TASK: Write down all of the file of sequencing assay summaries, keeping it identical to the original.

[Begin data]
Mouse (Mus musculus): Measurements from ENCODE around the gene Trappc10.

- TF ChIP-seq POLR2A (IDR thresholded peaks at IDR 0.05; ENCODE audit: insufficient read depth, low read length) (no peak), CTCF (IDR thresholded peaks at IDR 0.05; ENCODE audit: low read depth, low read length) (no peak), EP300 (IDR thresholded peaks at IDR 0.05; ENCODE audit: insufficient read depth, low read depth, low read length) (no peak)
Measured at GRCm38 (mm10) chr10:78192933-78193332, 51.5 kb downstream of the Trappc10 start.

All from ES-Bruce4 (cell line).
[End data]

Mouse (Mus musculus): Measurements from ENCODE around the gene Trappc10.

- TF ChIP-seq POLR2A (IDR thresholded peaks at IDR 0.05; ENCODE audit: insufficient read depth, low read length) (no peak), CTCF (IDR thresholded peaks at IDR 0.05; ENCODE audit: low read depth, low read length) (no peak), EP300 (IDR thresholded peaks at IDR 0.05; ENCODE audit: insufficient read depth, low read depth, low read length) (no peak)
Measured at GRCm38 (mm10) chr10:78192933-78193332, 51.5 kb downstream of the Trappc10 start.

All from ES-Bruce4 (cell line).